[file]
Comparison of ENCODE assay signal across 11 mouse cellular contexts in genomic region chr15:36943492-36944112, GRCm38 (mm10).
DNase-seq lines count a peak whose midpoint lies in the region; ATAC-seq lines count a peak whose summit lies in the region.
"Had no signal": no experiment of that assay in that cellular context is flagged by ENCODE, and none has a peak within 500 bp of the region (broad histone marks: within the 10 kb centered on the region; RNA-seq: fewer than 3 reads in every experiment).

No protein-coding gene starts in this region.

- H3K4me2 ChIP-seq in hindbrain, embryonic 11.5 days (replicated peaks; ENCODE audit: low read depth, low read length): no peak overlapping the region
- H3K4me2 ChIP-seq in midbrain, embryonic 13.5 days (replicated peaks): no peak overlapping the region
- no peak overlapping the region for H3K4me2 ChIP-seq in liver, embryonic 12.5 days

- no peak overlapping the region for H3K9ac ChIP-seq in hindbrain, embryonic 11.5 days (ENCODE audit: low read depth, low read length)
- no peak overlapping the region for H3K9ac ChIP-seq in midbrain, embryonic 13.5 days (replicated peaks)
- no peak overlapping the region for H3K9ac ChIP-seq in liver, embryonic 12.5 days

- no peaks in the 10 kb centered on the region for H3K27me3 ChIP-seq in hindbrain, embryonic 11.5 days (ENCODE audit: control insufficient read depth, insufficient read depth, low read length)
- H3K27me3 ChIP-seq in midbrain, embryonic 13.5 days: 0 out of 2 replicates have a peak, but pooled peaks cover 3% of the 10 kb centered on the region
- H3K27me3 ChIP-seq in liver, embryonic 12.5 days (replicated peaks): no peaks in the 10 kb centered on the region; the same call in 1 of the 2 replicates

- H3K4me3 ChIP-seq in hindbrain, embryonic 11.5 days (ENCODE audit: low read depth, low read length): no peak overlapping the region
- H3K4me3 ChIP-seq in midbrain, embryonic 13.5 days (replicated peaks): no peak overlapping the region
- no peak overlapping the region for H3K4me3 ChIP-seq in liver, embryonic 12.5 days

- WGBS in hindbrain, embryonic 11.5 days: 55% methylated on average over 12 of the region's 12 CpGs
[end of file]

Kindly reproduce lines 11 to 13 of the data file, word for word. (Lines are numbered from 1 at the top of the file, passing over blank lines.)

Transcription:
- no peaks in the 10 kb centered on the region for H3K27me3 ChIP-seq in hindbrain, embryonic 11.5 days (ENCODE audit: control insufficient read depth, insufficient read depth, low read length)
- H3K27me3 ChIP-seq in midbrain, embryonic 13.5 days: 0 out of 2 replicates have a peak, but pooled peaks cover 3% of the 10 kb centered on the region
- H3K27me3 ChIP-seq in liver, embryonic 12.5 days (replicated peaks): no peaks in the 10 kb centered on the region; the same call in 1 of the 2 replicates